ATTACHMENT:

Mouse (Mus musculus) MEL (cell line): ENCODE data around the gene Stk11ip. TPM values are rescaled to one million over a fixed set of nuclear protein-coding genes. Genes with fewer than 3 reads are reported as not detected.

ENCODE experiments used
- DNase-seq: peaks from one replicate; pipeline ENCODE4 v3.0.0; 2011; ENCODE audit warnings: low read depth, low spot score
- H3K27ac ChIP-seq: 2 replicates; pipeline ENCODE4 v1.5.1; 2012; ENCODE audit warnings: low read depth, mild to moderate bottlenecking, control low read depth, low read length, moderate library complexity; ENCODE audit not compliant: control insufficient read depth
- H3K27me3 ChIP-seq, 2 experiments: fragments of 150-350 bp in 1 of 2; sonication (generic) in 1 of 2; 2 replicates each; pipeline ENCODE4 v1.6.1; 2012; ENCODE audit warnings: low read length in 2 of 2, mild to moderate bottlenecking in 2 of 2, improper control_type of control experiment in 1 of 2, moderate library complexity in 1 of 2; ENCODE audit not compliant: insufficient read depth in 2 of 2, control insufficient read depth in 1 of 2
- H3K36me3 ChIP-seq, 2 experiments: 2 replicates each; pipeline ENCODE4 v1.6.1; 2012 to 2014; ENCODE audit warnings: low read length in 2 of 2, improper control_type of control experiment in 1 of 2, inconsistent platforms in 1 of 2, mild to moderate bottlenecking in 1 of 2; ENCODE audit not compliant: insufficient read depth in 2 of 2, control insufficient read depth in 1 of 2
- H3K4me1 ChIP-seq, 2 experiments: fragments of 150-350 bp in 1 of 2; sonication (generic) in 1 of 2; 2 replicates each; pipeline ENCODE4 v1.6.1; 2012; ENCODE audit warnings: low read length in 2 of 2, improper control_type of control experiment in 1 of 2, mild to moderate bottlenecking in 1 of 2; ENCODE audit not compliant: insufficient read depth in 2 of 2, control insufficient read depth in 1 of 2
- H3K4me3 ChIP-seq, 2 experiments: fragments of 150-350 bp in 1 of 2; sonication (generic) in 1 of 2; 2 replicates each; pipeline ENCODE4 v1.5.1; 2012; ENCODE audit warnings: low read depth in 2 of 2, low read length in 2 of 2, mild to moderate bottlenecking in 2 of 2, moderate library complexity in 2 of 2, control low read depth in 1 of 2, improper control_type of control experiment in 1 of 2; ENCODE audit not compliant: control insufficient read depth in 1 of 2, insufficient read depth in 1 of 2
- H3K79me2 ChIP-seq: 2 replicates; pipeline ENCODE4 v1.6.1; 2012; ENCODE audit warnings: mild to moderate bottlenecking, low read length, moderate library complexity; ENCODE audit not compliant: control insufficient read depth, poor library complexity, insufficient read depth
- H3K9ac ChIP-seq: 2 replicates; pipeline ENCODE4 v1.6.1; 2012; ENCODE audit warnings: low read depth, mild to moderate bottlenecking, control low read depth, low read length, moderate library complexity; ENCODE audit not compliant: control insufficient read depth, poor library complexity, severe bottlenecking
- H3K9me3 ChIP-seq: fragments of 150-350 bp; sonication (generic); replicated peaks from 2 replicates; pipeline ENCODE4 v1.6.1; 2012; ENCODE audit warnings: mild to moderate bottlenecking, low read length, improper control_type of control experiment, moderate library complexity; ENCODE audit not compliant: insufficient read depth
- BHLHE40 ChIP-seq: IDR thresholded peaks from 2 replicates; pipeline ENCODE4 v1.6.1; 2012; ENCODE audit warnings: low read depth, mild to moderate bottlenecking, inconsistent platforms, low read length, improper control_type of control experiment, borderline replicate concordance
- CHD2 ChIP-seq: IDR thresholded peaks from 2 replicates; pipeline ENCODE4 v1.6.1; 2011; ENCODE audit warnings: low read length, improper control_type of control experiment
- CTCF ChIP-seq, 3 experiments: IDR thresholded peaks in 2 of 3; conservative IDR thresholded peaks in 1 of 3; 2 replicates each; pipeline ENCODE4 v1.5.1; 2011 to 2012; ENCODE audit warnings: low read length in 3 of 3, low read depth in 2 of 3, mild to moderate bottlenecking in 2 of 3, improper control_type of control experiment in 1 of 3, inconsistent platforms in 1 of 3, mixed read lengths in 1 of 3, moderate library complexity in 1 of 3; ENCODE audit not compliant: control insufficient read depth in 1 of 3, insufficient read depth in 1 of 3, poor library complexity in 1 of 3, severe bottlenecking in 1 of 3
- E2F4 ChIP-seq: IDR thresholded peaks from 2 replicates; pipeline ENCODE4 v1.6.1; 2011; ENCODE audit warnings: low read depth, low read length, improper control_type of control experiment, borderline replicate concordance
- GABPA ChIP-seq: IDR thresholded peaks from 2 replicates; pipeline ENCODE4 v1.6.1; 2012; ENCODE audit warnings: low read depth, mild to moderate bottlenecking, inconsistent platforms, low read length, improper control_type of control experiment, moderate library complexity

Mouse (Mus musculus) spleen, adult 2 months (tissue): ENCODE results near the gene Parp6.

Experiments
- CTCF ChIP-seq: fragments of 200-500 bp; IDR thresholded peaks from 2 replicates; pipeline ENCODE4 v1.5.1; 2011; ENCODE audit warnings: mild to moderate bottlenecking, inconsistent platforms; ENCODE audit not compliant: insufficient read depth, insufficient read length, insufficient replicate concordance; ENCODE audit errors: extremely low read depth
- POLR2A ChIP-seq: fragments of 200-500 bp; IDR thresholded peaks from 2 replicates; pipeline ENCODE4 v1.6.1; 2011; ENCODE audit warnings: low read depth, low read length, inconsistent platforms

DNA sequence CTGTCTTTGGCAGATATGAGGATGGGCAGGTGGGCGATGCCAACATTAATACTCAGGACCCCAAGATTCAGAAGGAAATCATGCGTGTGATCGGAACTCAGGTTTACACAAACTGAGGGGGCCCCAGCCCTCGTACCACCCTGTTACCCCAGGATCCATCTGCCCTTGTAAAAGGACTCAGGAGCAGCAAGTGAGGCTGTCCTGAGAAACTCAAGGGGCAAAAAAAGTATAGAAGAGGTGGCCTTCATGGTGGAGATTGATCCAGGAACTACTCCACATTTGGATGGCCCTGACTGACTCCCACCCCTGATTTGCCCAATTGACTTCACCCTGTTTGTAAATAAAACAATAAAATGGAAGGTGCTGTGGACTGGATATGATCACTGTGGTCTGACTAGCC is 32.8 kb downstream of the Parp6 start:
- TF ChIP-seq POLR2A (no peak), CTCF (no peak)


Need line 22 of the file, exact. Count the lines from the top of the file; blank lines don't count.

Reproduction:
- TF ChIP-seq POLR2A (no peak), CTCF (no peak)